On October 13 1983, Madonna performed Burning Up, Everybody and Holiday at Camden Palace’s Thursday Party Night in London, England.
The following article about Madonna’s performance was originally published on October 15 1983 by The Guardian:
This could be the way pop promotion is going – new artists launched not with a full concert, but with the live equivalent of a video clip.
The scene at the Camden Palace in the early hours was like something from a British version of Flashdance. The place was packed with the usual exotically dressed clientele – there to see and be seen rather than just listen to the music – when the dancing was interrupted by what’s known on the American disco scene as a “track date.”
Pioneered by the likes of Grace Jones, this is a cut-price promotion device in which a disco artist suddenly appears for half an hour, singing live to backing tapes.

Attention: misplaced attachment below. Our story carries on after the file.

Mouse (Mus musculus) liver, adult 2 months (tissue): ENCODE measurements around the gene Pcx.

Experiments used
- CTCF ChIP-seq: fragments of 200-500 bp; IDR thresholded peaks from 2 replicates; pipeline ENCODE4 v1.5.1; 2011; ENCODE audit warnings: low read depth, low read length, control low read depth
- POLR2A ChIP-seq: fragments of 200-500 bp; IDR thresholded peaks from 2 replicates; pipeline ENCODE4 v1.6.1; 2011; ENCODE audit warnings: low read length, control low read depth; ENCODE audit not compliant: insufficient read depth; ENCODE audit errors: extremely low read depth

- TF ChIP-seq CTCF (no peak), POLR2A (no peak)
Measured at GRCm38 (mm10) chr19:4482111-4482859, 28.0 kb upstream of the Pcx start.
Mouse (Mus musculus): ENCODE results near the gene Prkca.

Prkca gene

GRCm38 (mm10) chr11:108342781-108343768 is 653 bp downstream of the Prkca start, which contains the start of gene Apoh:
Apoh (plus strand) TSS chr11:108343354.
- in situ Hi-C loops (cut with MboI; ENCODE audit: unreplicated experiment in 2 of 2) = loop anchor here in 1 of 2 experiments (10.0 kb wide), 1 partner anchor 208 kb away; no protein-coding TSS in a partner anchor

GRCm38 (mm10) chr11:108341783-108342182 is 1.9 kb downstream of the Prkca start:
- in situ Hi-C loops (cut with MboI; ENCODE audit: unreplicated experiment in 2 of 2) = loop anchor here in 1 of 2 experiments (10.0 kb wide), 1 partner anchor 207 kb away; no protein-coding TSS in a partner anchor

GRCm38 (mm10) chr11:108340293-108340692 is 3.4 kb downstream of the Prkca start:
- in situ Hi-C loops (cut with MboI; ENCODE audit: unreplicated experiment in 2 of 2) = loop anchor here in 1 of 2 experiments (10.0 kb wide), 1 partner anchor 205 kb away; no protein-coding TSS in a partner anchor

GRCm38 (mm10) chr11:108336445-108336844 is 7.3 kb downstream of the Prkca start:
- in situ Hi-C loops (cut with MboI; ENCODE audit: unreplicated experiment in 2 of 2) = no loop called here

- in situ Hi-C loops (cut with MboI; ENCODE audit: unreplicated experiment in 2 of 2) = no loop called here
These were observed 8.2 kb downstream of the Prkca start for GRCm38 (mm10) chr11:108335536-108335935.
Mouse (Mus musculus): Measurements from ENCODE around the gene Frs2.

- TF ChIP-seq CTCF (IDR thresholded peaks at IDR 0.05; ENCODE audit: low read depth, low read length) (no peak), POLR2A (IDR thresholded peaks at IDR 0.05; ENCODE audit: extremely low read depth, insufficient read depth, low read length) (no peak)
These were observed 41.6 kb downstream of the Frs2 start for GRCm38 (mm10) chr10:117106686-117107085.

This demonstration was by a white girl in her early twenties, known simply as Madonna, a dancer who moved to New York from the Mid-West as an ambitious teenager and is currently the most important new figure in the American dance scene.
She succeeded partly because she makes great records and partly because she has turned the boring idea of a track date into an exotic event.
Dressed in holocaust chic – black top, black skirt and leggings, lots of bare midriff, and hair in ringlets – she sang well, with a husky, black-sounding voice, and danced even better. She hurtled around the stage, mostly swivelling her hips like a belly-dancer while performing her songs like Lucky Star and the stirring Holiday.
Given a full set and a live band behind her, Madonna would seem to have the makings of a major star, so it’s no wonder she is now being managed by the man who guided Michael Jackson’s recent career.